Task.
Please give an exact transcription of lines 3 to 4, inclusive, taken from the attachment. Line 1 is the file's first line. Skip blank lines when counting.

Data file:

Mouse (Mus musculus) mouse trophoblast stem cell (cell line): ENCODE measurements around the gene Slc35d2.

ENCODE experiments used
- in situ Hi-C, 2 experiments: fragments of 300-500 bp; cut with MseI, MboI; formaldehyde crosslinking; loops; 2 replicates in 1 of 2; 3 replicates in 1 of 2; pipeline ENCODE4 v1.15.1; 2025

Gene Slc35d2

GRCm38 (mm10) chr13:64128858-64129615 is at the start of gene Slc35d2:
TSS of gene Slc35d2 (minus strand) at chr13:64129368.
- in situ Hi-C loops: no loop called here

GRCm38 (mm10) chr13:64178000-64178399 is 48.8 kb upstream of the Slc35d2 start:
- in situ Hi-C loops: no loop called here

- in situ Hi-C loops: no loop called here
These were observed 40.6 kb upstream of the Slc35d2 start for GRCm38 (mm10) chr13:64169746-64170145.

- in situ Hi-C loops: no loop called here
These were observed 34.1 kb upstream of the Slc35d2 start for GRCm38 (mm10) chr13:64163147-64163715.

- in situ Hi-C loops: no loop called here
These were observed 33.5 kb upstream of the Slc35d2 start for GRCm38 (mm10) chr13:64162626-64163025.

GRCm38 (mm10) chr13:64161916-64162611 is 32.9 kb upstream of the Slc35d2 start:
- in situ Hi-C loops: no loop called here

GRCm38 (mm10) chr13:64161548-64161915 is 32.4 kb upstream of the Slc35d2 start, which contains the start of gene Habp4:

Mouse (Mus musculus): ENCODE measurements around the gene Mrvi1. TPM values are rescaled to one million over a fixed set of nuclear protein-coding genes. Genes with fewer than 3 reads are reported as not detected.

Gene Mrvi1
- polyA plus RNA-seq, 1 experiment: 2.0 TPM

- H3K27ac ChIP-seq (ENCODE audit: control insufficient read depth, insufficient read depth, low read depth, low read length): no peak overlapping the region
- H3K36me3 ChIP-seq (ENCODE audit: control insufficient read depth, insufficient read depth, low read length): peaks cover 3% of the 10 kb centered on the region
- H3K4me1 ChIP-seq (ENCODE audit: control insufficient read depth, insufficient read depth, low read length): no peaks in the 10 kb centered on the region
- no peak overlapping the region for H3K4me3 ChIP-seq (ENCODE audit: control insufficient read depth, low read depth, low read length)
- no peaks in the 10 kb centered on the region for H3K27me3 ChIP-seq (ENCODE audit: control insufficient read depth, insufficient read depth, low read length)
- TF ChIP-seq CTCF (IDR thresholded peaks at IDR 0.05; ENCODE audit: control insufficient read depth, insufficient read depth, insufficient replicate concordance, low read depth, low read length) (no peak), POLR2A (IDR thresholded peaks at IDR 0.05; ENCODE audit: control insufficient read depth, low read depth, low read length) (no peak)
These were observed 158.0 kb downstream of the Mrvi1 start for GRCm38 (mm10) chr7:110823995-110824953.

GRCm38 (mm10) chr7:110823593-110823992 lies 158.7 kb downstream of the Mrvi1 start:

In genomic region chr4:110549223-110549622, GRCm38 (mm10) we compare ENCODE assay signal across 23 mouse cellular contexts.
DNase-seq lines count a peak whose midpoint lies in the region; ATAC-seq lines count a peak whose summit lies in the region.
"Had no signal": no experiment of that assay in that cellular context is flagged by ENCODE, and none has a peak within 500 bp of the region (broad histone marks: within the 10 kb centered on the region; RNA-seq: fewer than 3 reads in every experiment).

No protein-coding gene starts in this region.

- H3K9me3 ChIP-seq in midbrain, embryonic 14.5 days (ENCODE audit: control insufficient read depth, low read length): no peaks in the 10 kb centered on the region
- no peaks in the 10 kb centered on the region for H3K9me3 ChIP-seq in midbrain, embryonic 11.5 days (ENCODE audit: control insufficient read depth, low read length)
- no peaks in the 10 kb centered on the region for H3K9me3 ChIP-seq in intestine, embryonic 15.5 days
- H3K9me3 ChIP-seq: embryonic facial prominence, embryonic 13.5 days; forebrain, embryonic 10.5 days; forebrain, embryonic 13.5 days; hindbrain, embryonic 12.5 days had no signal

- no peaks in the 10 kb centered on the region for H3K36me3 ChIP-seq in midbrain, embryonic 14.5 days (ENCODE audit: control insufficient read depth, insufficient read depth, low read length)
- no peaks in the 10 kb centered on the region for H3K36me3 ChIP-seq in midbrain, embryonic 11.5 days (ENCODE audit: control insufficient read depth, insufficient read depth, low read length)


- in situ Hi-C, 2 experiments: fragments of 300-500 bp; cut with MseI, MboI; formaldehyde crosslinking; loops; 2 replicates in 1 of 2; 3 replicates in 1 of 2; pipeline ENCODE4 v1.15.1; 2025

Gene Slc35d2